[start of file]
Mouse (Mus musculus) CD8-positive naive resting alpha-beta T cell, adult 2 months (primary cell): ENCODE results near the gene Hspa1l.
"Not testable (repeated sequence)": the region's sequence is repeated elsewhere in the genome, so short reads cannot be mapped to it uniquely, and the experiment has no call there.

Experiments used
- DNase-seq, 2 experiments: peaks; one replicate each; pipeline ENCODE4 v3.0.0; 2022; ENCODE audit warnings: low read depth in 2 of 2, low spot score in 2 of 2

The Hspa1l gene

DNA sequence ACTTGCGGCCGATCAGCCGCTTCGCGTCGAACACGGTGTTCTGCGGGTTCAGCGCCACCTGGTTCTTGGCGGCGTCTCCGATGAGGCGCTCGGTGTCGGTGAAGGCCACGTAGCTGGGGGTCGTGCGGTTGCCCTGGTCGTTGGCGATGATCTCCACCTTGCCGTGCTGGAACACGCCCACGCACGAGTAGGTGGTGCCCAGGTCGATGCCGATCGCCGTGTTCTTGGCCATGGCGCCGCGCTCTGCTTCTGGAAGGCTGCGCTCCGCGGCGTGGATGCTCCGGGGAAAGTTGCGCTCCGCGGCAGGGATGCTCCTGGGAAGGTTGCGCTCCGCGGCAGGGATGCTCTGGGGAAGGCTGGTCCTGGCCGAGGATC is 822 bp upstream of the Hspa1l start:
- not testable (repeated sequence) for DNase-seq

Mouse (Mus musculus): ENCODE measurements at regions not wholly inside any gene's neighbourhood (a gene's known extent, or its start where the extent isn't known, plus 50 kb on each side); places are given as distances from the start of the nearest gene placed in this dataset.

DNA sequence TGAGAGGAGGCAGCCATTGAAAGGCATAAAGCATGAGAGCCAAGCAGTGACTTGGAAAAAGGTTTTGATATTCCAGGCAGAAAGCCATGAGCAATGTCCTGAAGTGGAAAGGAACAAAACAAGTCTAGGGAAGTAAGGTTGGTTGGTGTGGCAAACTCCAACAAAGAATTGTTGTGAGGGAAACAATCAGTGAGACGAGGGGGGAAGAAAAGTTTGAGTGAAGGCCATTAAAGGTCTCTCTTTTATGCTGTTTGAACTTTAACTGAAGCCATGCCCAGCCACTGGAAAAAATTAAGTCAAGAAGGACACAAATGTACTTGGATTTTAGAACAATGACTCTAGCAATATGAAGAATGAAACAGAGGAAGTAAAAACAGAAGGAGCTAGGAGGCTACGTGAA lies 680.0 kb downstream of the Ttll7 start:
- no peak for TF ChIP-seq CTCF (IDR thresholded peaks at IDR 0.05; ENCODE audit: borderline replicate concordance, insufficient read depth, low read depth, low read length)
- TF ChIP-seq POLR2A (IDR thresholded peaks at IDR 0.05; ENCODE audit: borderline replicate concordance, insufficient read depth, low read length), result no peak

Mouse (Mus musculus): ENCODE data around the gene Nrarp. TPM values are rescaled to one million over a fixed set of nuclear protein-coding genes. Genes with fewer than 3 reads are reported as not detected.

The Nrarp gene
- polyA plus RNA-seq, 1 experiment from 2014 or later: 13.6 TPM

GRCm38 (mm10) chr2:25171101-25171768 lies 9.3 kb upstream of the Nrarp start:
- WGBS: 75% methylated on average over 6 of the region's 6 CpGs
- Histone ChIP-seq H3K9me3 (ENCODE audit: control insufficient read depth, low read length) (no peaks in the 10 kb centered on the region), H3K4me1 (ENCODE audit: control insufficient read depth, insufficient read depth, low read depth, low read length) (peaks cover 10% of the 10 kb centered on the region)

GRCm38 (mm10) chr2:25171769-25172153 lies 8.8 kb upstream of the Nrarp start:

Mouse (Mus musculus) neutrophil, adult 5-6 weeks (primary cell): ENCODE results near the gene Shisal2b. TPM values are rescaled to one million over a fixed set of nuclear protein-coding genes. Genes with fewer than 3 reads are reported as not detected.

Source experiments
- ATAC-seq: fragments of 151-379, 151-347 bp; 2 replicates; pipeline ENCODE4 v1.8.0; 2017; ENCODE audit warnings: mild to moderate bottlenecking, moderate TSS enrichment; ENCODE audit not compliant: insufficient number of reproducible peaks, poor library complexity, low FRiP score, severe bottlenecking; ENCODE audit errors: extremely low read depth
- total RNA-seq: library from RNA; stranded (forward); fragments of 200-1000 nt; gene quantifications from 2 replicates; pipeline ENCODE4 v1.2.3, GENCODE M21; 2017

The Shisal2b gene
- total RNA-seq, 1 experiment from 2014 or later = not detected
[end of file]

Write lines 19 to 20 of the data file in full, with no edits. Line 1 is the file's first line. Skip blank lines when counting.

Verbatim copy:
Mouse (Mus musculus) neutrophil, adult 5-6 weeks (primary cell): ENCODE results near the gene Shisal2b. TPM values are rescaled to one million over a fixed set of nuclear protein-coding genes. Genes with fewer than 3 reads are reported as not detected.

Source experiments